This album (credited to ‘Pointer Sisters’, without the definitive article) just makes me happy. It’s chock-full of hits – Jump, Automatic, Neutron Dance – and is just a very happy record, bringing the positive demeanour of 1970’s soul into the 1980s.
Being a child of the ‘80s, I recognise Neutron Dance from Beverly Hills Cop (it’s the energetic song that opens the film, as Eddie Murphy is hanging off the back of the truck full of stolen cigarettes), but Jump is still played regularly on the radio (despite its ‘revival’ by Girls Aloud and that version appearing in Love Actually). It’s the song Automatic that is the highlight of the album for me though. I knew the song before it appeared in Grand Theft Auto: Vice City, but like most of the songs on that soundtrack, the song now reminds me so much of the video game that I find it hard to disassociate the two.
The Pointer Sisters recently played in New Zealand (around the same time that Bonnie Pointer, one of the original members of the band, had been arrested in LA for possession of crack cocaine). Only one of the original four sisters was present, which kind of speaks for itself. I didn’t go and see them, as I truly believed I would have been disappointed – these revival tours can be really damaging to the memory and nostalgia you can have for a band. My love for Blondie has barely survived seeing the band play live twice in the last decade, and I wouldn’t want the same thing to happen here.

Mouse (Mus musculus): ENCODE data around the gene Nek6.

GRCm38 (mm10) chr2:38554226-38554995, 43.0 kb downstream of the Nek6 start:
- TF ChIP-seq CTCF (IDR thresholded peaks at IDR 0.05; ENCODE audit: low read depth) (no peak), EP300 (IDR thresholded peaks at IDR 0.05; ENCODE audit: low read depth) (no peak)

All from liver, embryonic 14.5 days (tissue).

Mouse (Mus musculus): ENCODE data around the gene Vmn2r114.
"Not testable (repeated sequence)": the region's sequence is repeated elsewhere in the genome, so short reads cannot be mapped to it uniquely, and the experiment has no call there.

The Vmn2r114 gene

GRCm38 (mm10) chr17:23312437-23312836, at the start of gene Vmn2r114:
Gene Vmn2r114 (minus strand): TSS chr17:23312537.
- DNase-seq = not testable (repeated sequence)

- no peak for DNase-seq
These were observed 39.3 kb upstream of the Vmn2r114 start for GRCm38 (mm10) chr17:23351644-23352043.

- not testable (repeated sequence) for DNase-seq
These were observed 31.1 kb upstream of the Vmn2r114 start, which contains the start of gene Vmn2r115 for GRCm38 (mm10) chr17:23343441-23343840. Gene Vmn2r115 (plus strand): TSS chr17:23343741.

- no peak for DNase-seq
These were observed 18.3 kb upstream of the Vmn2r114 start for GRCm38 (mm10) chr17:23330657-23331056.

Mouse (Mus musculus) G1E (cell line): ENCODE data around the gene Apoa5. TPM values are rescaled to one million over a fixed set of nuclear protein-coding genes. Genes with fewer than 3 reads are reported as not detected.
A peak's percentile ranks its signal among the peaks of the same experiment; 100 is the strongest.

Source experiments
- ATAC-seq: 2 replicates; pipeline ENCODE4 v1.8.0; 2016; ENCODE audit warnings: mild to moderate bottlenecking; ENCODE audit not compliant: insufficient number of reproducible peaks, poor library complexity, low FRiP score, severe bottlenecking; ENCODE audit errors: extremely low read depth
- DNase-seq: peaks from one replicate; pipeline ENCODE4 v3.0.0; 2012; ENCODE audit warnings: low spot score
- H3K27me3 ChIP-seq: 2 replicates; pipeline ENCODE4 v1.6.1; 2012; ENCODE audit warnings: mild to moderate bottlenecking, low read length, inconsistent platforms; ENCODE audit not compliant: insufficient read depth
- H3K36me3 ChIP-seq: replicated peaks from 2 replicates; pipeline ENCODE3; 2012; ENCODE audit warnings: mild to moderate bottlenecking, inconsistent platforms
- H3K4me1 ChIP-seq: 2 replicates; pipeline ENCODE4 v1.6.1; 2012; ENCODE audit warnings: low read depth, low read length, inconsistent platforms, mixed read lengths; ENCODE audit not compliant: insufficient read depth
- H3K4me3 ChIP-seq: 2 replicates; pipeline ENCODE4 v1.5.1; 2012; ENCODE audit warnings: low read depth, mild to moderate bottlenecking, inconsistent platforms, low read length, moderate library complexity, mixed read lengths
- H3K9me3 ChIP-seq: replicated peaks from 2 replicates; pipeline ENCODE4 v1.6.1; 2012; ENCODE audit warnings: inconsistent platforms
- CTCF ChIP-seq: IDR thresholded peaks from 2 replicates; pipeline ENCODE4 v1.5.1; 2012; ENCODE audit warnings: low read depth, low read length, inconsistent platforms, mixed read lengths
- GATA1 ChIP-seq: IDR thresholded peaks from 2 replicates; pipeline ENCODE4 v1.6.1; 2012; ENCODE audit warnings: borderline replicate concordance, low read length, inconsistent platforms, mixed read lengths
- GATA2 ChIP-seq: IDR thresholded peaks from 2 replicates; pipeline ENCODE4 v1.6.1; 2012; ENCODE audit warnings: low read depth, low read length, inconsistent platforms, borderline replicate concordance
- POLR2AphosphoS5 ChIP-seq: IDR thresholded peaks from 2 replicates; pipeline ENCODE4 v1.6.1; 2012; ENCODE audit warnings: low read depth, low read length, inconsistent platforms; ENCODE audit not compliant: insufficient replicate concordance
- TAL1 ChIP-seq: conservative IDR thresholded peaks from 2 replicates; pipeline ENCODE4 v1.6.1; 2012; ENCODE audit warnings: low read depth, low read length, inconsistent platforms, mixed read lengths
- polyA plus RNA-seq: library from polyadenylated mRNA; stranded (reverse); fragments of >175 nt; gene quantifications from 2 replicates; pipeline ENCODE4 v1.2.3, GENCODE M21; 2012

My good friend Danny Beetle got me into LRD when we were DJing together. I ended up buying all the 12” singles from this, plus the full album. Danny once saw Stuart Price (the guy behind LRD) browsing through the records at Manchester’s Vinyl Exchange. That’d be a pretty sweet sight to see.
I remember once, I was DJing on a Friday or Saturday night. It was still relatively early so there were only a few people in. A young girl got up from her table walked over to my booth and asked me if I had any “Lez Ryth-mez Digita-lez”. I guess she didn’t do too well in French. I ended up taking pity on her, not laughing in her face, and playing some anyway.
There are two big hits off this record – Jacques Your Body (Make Me Sweat) which I think was used on a Sunny Delight TV ad; and (Hey You) What’s That Sound? which Price gives a full writers’ credit to Stephen Stills on (the song is based on the lyric from Buffalo Springfield’s For What It’s Worth).
This is LRD’s second album – I’ve never heard the first one – and not long after this was released he was poached by Madonna to become her musical director. This isn’t bad a bad record to listen to, given that effectively it’s a dance album. His leaning towards 80s sounds akin to the like of The Pointer Sisters and Georgio Moroder make this an interesting enough listen.